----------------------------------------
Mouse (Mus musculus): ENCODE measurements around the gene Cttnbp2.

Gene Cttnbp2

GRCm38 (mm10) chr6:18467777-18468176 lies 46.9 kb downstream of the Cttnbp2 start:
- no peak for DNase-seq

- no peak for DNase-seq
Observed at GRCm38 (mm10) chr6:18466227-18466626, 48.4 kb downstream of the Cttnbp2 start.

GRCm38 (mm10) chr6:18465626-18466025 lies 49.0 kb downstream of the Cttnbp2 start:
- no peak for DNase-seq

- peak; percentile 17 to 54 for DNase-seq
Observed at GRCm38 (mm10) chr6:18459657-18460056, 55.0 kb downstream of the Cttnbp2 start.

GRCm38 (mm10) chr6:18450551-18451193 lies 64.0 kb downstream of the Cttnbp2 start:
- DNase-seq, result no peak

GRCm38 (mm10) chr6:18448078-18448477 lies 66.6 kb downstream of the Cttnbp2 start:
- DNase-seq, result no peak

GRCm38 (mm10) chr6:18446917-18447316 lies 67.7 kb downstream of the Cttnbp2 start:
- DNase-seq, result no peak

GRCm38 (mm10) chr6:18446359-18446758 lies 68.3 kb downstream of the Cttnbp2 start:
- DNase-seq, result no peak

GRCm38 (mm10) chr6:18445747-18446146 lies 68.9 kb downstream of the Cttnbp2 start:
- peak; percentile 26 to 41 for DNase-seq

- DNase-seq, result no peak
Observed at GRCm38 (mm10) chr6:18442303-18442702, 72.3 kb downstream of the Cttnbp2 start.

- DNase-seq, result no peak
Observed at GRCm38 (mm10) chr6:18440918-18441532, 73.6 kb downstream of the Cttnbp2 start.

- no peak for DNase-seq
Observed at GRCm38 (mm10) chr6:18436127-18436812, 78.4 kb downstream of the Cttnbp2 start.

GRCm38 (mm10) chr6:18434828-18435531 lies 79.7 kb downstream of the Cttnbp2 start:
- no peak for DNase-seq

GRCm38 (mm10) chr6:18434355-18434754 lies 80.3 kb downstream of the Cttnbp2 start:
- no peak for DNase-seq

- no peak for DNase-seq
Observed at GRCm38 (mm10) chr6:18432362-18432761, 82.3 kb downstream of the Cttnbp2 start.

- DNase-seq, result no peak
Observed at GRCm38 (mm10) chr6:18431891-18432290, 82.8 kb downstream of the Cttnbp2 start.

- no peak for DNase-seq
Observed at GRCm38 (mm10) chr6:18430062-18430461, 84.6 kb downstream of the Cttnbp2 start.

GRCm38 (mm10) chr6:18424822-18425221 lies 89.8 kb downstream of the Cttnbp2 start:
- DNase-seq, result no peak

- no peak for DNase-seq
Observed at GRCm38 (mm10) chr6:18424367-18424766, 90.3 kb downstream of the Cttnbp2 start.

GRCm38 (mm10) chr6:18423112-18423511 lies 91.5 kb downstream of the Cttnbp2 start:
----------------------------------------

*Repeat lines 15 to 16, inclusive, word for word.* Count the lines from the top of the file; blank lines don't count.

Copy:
GRCm38 (mm10) chr6:18446917-18447316 lies 67.7 kb downstream of the Cttnbp2 start:
- DNase-seq, result no peak